RCT Blog

Not all heroes wear capes

Germ Cell Cancer

Founder and Super Mum, AKA Lorna Freeman wrote some beautiful words about Robin – our namesake – for our Superheroes Walk last week. We thought we’d share them with you.


That word can conjure up many images to many people.

Superman, Batman, Wonderwoman, Captain America to name but a few, admirably fighting crime and defeating evil.

Of course, they are all fictitious characters and in a make believe world it is easy to be victorious because the author of those stories is the person who dictates the outcome.

Reality begs to differ.

The true superheroes are those like Rob, who had cancer enter his life story at the age of 23 yrs old, uninvited, in January 2011 and had no choice but to fight against the disease by going through chemotherapy and coping with all the side effects that ravaged his body during the process.

This is where heroism took over.

Rob was scared, terrified in fact, of returning for his second round of treatment because he’d already experienced how ill the chemo would make him feel, how it would definitely make him lose his hair, take away his appetite so he would lose weight as well as sap him of his strength but mostly because it would take him away from home and any sense of normality for weeks on end.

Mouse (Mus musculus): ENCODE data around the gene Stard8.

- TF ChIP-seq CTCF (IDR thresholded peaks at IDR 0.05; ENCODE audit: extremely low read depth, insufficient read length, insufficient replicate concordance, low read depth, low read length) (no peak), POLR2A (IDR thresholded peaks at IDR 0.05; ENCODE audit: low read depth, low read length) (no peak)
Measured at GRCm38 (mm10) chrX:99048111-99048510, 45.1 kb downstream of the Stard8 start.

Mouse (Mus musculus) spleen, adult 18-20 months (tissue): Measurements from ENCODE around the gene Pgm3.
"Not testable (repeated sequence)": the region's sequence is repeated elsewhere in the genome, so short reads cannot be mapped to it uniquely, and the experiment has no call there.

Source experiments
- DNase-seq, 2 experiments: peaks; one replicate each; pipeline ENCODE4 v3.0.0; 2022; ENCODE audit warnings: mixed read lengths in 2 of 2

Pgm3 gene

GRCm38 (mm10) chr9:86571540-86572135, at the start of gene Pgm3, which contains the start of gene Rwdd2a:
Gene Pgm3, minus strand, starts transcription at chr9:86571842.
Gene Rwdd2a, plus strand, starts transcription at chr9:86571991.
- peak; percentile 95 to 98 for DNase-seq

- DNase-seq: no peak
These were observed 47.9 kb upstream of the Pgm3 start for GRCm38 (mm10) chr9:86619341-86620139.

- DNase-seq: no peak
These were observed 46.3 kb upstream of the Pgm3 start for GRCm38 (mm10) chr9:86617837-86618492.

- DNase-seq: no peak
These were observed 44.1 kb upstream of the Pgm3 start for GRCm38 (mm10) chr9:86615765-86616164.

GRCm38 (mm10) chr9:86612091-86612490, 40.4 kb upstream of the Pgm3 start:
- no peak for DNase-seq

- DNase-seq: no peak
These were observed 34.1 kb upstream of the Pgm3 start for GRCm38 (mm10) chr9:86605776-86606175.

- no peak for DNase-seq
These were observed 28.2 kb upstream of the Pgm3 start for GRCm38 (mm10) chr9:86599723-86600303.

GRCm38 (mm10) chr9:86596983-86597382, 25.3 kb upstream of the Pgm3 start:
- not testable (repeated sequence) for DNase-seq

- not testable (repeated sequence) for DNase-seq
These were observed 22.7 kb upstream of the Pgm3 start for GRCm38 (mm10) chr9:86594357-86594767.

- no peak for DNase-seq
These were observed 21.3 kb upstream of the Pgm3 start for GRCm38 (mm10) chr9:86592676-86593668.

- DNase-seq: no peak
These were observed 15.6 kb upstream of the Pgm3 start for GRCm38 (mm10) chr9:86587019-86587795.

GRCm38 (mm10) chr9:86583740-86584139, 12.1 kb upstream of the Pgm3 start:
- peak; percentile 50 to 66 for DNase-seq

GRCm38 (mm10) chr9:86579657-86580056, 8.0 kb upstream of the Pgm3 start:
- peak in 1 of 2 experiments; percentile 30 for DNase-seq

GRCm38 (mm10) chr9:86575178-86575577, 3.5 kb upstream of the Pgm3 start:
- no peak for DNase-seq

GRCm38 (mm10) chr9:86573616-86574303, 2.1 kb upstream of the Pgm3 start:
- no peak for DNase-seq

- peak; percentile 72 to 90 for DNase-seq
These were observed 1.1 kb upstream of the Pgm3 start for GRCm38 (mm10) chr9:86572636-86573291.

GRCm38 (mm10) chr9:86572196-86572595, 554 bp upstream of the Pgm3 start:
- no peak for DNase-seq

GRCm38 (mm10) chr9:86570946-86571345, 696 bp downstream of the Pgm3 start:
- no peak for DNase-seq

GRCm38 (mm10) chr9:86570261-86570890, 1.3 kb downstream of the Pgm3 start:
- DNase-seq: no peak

Despite all of those fears, he faced up to them and continued to do so during the next three rounds of chemo until April of 2011.

In July, cancer decided to add a twist to his story by adding leukaemia to the plot.

Back to hospital, for another two grueling rounds of chemo, along with worsening side effects, plus a stem cell transplant.


Of course he was, Rob was only human after all.

By the end of October, aged 24 yrs old, Rob received the dreadful news that nothing more could be done for him. Rob was no longer the author of his life, there was no happy ending with a miraculous plot twist at the very last minute, just in the nick of time, to save the day.

This was real life, stark, raw, and unforgiving.

This chapter was being written and played out relentlessly in front of him, with the stamp of ‘Final draft’ emblazoned in neon lights across his life story.

Which is when his heroism kicked in once again.

Cancer may have robbed him of most of that year but it wasn’t going to dictate what little time he had left.

To give himself back the control he’d lost, he made plans such as having a zoo keeper experience at Colchester Zoo, went to Wembley Arena to see one of his favourite bands, ‘Machine Head’ with his friend Matt and brother Ad, he saw as many friends and family members as he could, planned his own funeral, wrote a final letter to us and his friends to be read after he’d gone…..the list goes on.

You see what I mean-heroism doesn’t mean wearing a cape, flying through the air or swinging a hammer- it’s having the courage to keep going when the odds are against you in real life.

Rob is our Superhero and I’m sure that many of you know people that you consider the same, otherwise you wouldn’t be here today helping us to try and write a better ending for somebody else by raising awareness and for that we thank you from the bottom of our hearts.

Rob – our son, our brother, our uncle, our cousin, our nephew, our friend – our inspiration.


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